The celebration of Christmas, which used to hold spiritual meaning, is now supplanted by parties, shopping, cooking and present wrapping all culminating on one or two days blow out. In Christmas’s past, when my children were little, I was a full participant in the madness. Both my husband I worked and somehow, we sandwiched all the preparation for Christmas in between the usual cacophony of our daily lives.
An Old Story
We celebrated Christmas on the eve before, a borrowed tradition from my German background. So, there we’d be, all dressed in our finest, the girls with new frocks, some years, ones I’d sewn myself. The cards were sent, the house all tidy, the duck roasting, the presents all wrapped under the tree, and maybe a few additional friends or family in attendance. Usually by this time we’d have a glass of bubbly in hand and he and I would look at each other over the hubbub – a look that said, “I can’t believe we made it!” It felt like a marathon! And we could barely enjoy it, we were so wiped from it all by the time the day arrived. At some point, we’d laugh about it and say – “Really, let’s do it differently next year” – but somehow, we did it again.
Time Passes and Change Happens
Many years have passed, fortunately more sanity now reins for me at this time of year. I look back and wonder who and what was driving that ship! A lot of inherited images and expectations about what was required to have a “good” Christmas.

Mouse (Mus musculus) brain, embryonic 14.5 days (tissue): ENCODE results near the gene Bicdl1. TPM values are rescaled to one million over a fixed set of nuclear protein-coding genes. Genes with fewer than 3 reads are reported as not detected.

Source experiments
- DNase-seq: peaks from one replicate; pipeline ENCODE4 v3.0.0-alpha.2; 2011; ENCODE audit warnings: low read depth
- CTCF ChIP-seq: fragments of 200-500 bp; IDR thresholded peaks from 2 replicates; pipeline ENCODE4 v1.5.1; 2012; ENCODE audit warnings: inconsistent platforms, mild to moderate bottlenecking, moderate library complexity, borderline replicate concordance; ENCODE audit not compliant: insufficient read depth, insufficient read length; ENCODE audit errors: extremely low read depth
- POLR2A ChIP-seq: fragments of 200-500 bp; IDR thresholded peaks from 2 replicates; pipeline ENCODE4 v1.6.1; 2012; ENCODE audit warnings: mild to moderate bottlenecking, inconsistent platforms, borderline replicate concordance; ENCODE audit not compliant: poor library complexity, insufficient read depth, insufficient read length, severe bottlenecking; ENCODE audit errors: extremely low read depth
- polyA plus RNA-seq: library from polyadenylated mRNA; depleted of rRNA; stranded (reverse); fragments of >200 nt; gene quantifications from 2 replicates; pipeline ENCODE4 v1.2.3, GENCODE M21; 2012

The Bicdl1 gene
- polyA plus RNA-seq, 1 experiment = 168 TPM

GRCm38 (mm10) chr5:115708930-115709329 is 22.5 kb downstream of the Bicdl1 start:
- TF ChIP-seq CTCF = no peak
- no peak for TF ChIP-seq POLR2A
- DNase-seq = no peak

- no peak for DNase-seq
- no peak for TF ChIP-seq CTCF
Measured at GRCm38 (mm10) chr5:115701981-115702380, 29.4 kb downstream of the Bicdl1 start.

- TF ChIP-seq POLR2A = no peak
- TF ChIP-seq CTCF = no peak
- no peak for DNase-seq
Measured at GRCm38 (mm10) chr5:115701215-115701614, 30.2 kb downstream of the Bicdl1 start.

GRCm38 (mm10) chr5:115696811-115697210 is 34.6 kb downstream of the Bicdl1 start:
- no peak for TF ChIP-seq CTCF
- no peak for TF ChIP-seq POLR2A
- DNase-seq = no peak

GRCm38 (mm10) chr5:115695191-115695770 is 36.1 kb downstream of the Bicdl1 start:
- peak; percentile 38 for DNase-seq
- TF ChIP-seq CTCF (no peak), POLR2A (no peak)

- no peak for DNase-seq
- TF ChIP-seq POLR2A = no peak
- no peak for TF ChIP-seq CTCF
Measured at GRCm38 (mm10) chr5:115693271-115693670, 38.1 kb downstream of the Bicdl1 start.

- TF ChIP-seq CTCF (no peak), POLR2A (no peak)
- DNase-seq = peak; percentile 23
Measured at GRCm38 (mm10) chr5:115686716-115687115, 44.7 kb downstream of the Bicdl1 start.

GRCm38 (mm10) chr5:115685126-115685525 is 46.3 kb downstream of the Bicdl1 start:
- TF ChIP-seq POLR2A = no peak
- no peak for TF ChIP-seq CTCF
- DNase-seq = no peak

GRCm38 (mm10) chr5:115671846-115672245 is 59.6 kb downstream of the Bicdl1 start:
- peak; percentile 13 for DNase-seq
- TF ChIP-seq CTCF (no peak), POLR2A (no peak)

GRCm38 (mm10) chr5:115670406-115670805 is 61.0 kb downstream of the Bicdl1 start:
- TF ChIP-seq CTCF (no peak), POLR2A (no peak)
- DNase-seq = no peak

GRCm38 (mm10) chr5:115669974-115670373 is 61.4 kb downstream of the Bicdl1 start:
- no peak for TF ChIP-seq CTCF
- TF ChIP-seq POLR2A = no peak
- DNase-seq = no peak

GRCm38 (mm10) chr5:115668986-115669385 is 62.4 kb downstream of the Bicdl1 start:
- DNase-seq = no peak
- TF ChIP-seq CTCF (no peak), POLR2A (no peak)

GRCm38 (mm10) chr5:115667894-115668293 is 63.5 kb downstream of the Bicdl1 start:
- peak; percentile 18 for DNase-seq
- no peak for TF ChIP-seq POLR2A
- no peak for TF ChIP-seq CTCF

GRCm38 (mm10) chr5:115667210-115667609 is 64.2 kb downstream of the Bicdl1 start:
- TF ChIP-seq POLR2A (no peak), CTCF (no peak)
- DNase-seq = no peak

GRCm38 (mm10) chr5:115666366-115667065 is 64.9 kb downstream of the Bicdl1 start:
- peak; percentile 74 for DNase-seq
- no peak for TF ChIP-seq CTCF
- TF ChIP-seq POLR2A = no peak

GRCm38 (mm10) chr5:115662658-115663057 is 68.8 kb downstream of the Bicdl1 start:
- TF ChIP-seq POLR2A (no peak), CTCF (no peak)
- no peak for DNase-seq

These days my one wish for the season is to be a grounded presence wherever I show up. Granted my life is simpler now, but I’ve also made a concerted effort to fashion the holidays so that I can truly enjoy what I choose to do. I keep my spiritual practices going during these days. I tune into the cycle of nature – the dwindling light, the hunkering down energy of the season, and insist on no rushing. I love the symbolism of finding and being a light in the dark.
Slow is Fast and Less is More
I borrow from the pleasure work. The main motto being, slow is fast and less is more. I’m not seduced by those images and expectations anymore, but tune into what is really important to me. It’s self-centred in a way, but on the other hand it’s not.
I believe I contribute to my surroundings by showing up present. In this state, I can really receive people and what’s offered. I no longer expect outer circumstances or people to fulfill my holidays.
Change Takes Time.
Change takes time. It also takes intention and envisioning a new way. If we’re fortunate we have the time. If we’re aware, we can fashion our lives like works of art, fine tuning season by season.
I wish you the gift of presence this year and always. May your holiday season be merry and bright!
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